Alternative trading system BondDesk up for sale

September 1, 2013

Reuters reported this week that the retail focused corporate and municipal bond trading platform BondDesk is up for sale:

Institutional fixed-income trading platform providers Tradeweb and MarketAxess are among three bidders for BondDesk Group LLC in a deal that is expected to be valued up to $200 million, two sources familiar with the situation told Reuters this week.

Disclosure: Thomson Reuters is the majority owner of Tradeweb.

BondDesk was founded in 1999 by Charles Almond who, with Paine Webber (which became UBS), formed the first bond aggregation platform for odd-lot or retail sized trades.

Some big banks bought into BondDesk and eventually the firm had substantial inventory listings and order flow from its owner dealers. The platform worked effectively to distribute dealer inventory to regional broker dealers, smaller shops and investment advisors.

BondDesk was plagued with a series of upper management changes before and after Almond sold the company to private equity firm Advent in 2006. The most promising president seemed to be former Bloomberg superstar Kim Bang, who left BondDesk after one year. Bang had the most interesting vision for the firm that I have heard:

Part of Bang’s original plan when he was hired was to roll-out a technology system for direct retail. To that end, he was successful in implementing Bond Works, which created workstations for advisors and brokers to have direct access to BondDesk’s fixed income wealth management platform.

There are few players in the bond-trading space that have any interest in giving direct access to retail investors. The current BondDesk system is available as a desktop system for brokers and investment advisors and through online brokers. The BondDesk interface that is available through E-Trade and other online systems only seems appropriate for those with significant knowledge of bond trading.

The current BondDesk interface seems like a clone of the bid sheets that dealers used to fax between one another to show their inventory. It’s as if odd-lot trading never took advantage of the data presentation possibilities of the web. The interface does little to inform and educate the customers:

Fidelity’s system, for example, helps investors by providing data on trades that were done recently in the same security. This is somewhat helpful, though interest rates could have moved since the last trade and old trade prices might not guide current prices.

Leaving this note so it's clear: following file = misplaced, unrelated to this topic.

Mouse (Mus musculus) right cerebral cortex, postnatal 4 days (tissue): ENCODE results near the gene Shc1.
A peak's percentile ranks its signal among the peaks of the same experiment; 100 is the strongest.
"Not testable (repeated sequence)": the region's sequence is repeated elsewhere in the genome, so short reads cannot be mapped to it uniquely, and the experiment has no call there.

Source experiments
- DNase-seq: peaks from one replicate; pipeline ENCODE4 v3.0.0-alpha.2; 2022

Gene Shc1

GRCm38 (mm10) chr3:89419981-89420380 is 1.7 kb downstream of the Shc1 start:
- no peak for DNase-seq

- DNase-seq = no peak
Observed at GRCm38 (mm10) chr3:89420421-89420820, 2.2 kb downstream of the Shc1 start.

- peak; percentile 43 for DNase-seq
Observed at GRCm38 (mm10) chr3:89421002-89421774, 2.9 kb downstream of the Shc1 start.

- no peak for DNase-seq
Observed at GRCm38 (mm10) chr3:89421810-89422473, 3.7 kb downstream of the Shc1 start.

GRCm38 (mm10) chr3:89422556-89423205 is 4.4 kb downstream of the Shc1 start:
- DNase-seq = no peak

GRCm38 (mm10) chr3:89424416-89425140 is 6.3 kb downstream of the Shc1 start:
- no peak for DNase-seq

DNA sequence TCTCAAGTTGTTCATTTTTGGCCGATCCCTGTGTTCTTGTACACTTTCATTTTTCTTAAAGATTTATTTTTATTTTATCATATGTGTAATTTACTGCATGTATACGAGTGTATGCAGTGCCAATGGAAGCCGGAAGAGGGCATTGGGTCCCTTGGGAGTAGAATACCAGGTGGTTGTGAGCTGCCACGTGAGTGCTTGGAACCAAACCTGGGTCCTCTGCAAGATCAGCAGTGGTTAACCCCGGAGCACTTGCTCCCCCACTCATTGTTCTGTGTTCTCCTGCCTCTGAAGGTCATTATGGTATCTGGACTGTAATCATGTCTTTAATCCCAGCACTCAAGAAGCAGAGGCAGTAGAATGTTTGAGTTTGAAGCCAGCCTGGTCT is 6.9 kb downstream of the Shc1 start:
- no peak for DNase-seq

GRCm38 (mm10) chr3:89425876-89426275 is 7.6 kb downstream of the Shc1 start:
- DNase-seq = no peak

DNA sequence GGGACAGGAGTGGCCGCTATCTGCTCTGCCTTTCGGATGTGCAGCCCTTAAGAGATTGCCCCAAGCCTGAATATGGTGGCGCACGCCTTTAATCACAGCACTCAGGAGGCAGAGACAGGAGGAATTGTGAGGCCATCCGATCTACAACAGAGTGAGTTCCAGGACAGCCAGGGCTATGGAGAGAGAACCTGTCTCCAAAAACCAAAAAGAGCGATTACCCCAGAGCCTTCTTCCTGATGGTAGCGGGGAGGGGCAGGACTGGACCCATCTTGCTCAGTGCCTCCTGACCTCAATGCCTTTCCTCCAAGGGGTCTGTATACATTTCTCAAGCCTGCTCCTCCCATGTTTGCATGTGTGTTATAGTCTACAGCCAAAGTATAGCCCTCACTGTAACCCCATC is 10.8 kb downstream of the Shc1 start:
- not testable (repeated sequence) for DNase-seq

Maybe MarketAxess, Tradeweb or the unnamed third bidder could improve how bonds are presented to retail customers. But the more critical opportunity in this transaction is to tackle the request of the SEC and MSRB to make pre-trade pricing and benchmarks more accessible. It is abundantly clear that regulators want the market to move in this direction. From the WSJ:

As part of a sweeping SEC initiative to boost transparency in the muni market, the agency last summer asked the MSRB to ‘promptly’ ensure retail investors have better access to pretrade pricing information, including benchmark information. The MSRB was asked to post the pricing information on an online web portal, which collects and publishes muni disclosures and trade data.

I’ve argued before that distributing more pre-trade pricing on the MSRB EMMA site is a big improvement. This data also belongs at the point where an investor evaluates bondsand reviews their portfolios. The BondDesk platform is the perfect place for this information to be available. Its new owner could take the lead in the odd-lot market.

Muniland trade volumes have risen dramatically with the recent interest rate sell-off.

On August 21 MSRB’s EMMA reported that 54,161 trades were conducted, of which 83 percent were done in trades of less than $100,000 (oddlot size). The average daily number of trades for August was 46,850.

BondDesk may sell for around $200 million, according to Reuters. This may be a significantly lower price than Advent paid for the company in 2006 (I was paid by several clients of Gerson Lehrman to comment on the transaction at the time).

There has long been pressure on BondDesk and other alternative trading systems from dealers to lower the fees to route transactions through their platform. ATS’s usually act in an agency role; standing as a middleman between the buyer and seller and charging a fee.

BondDesk’s competitors include The Municenter and Bloomberg MBWD, as well as a new entrant operating as a dealer, Muni Axis. Is $200 million a fair price for BondDesk? That will depend on what role it can play in the changing muniland market.

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SUMMARY TRADE DATA FOR LAST 30 DAYS is currently available on BondDesk under Issue Description > Trade History (please see Bond Description Detail page).

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